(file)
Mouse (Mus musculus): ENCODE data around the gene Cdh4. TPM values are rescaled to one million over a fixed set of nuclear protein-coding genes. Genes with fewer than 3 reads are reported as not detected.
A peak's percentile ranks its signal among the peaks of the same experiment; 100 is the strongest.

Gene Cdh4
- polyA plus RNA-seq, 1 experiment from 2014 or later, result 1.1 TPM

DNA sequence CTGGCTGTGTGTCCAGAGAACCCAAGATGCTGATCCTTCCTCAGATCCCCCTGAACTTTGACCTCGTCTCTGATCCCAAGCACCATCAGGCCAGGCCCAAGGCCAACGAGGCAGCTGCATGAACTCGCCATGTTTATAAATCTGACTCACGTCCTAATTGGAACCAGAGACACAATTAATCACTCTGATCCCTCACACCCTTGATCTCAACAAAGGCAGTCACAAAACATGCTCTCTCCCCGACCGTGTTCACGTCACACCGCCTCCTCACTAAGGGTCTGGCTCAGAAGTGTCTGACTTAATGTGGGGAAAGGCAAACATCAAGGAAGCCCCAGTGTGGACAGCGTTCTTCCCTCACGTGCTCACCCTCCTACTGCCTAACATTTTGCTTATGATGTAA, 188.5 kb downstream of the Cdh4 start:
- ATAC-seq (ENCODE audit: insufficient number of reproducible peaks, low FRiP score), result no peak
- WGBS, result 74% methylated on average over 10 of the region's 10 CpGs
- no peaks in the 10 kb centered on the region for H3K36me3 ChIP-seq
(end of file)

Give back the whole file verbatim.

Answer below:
Mouse (Mus musculus): ENCODE data around the gene Cdh4. TPM values are rescaled to one million over a fixed set of nuclear protein-coding genes. Genes with fewer than 3 reads are reported as not detected.
A peak's percentile ranks its signal among the peaks of the same experiment; 100 is the strongest.

Gene Cdh4
- polyA plus RNA-seq, 1 experiment from 2014 or later, result 1.1 TPM

DNA sequence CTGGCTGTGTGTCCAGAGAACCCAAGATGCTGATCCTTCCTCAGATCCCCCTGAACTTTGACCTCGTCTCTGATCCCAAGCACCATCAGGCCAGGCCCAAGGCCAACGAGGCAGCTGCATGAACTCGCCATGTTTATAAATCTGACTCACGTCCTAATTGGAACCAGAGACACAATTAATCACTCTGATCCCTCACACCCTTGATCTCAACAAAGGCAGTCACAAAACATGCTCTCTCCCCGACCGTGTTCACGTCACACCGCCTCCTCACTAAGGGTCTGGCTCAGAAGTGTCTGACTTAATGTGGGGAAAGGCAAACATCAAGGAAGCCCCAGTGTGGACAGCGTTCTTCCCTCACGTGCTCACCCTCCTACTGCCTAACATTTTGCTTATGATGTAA, 188.5 kb downstream of the Cdh4 start:
- ATAC-seq (ENCODE audit: insufficient number of reproducible peaks, low FRiP score), result no peak
- WGBS, result 74% methylated on average over 10 of the region's 10 CpGs
- no peaks in the 10 kb centered on the region for H3K36me3 ChIP-seq